Does Reality TV Do More Harm Than Good?

Let’s face it, reality TV is taking over television. There are different dimensions of reality TV-- some more scripted than others, some have more of a purpose-- but they permeate every channel and nearly every household. I’m not going to lie, "Keeping Up With The Kardashians" is definitely a guilty pleasure of mine. But, if history has taught us anything, just because something's popular doesn’t mean it’s good.

The biggest problem with reality TV is that it’s not reality.

Labeling it as such can shape its viewers' beliefs to see a scripted reality as true. Why is this harmful? Well, let’s use Khloé Kardashian and Lamar Odom’s marriage (which was consistently documented on "KUWTK" and a spin-off called "Khloé & Lamar") as an example. For those without any background information, Khloé and Lamar wed in September of 2009 just a month after meeting. Then, Khloé filed for divorce in 2013 after being separated for a couple of months. She then called off the divorce shortly after, and refiled this past spring while Lamar was recovering from an overdose he suffered while in a Nevada brothel.

While all of this was going on, cameras were “documenting her every move,” as reality TV claims to capture reality. Yet, the only media that covered Odom’s spiral downward, was the press. If you just watch their TV show, everything looks manageable. Even though Odom had been suffering from substance abuse, he had been cheating on Khloé, and they hadn’t lived together for a long period of time. Sure, there are moments we see a Kardashian breaking down here and there; but, it never captures the depth of human struggle. How can we instill the idea that this is reality when it doesn’t come close?

And this is the heart of the issue with reality TV: it will never be able to document true reality.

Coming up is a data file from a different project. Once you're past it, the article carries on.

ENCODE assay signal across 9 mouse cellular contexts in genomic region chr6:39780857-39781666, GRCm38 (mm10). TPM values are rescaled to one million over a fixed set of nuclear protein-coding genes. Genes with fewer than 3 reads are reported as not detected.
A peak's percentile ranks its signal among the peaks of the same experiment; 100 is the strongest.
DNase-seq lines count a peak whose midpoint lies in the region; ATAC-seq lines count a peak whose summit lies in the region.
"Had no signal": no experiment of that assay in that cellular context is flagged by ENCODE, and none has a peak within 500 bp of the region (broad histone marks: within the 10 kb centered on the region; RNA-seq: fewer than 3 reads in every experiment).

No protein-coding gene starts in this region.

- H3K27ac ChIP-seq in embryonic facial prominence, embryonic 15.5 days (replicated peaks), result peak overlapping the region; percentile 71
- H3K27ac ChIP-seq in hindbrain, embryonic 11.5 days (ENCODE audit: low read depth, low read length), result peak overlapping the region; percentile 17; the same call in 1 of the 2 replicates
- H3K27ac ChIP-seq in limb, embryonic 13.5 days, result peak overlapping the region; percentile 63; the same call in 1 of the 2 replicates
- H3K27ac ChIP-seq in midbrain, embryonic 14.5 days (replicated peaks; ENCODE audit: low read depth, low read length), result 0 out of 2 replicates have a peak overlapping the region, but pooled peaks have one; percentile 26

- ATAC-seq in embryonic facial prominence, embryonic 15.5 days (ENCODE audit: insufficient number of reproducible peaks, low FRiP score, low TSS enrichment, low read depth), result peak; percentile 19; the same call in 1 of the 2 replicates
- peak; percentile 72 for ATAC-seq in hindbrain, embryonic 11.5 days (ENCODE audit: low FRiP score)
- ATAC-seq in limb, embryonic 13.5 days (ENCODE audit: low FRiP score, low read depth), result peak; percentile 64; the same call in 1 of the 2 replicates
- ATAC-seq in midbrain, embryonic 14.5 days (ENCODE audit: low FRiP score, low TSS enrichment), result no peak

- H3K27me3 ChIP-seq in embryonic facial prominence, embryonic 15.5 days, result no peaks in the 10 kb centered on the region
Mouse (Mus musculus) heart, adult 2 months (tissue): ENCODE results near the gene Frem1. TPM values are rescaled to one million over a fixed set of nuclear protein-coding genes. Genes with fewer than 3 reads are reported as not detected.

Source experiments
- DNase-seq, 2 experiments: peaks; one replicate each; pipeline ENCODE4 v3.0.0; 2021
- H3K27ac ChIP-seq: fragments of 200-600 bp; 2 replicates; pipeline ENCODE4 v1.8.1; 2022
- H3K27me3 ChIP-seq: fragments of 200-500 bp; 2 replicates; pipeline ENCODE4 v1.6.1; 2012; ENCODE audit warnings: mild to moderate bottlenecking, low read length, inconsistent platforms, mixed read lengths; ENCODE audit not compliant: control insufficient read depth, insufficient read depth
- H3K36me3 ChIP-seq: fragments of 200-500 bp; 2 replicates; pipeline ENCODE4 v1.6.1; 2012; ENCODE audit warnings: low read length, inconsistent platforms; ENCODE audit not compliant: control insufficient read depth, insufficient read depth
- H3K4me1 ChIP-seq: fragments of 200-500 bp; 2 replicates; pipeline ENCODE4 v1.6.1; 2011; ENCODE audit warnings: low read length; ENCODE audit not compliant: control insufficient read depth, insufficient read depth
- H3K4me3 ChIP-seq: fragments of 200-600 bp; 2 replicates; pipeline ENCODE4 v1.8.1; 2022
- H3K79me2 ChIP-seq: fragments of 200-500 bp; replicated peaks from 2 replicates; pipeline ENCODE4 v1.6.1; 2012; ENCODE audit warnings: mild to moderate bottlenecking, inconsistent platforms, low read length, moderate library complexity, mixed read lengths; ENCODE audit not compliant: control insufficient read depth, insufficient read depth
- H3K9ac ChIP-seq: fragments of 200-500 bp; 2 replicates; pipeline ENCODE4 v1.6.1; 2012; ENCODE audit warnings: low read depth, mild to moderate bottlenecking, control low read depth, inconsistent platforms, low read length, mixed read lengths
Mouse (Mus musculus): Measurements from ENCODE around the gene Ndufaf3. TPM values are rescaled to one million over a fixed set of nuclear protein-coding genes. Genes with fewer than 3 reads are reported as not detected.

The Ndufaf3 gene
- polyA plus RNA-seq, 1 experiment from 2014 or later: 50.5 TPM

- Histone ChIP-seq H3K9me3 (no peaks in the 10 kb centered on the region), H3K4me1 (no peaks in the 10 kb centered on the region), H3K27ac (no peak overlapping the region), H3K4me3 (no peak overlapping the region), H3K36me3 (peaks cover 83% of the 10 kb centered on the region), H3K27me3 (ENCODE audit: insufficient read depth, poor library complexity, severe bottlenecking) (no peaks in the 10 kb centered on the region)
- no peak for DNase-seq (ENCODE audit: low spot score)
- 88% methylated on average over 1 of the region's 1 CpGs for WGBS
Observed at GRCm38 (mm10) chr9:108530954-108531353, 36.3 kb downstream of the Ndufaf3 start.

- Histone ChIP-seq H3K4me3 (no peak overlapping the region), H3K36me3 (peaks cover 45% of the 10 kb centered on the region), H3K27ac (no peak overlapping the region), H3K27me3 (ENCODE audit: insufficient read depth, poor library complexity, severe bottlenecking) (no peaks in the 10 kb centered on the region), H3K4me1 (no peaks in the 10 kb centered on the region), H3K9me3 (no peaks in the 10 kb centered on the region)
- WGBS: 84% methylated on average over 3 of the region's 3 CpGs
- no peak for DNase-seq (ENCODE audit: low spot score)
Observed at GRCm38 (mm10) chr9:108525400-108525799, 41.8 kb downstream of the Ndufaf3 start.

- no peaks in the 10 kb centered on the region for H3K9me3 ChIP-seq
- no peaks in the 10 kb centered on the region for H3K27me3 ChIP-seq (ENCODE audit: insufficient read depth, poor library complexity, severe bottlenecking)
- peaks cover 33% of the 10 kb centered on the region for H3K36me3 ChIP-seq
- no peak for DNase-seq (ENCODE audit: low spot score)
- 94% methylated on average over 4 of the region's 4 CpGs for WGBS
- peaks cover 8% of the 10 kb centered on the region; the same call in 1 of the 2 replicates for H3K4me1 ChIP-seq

Not even if they documented every minute of every day. It’s impossible to capture every thought, every emotion, and every action. Without that capability, they form perceptions of what “reality” is supposed to be like without specifying that behind the scenes, someone is yelling “Action!” and “Cut!”. If it is not understood that this genre is a mask or a filtered lens, then we are perpetuating this model as what should be.

So, am I saying to rid all television of reality shows? No. I said they were my guilty pleasure… but more than that, I simply propose a new approach:

Let’s not call it reality TV anymore.

As we are seeing more and more these days, labels are what cause issues. Labels and categories create perceptions, perceptions that most of the time do not align with intricacies of the real world. This false advertising, false promotion, and even false definition will only further a false perception of reality. We need to emphasize that life is infinitely complex, rather than compilable into 44 minutes every week. If we don’t do this soon, there will be a little girl or little boy who grows up thinking Khloé’s marriage was a fantasy. When something is as popular and ubiquitous as the influence of reality TV on American culture, we can’t just let it out into the world without contemplating the consequences.

And if you think there aren’t any consequences, you need to face reality.

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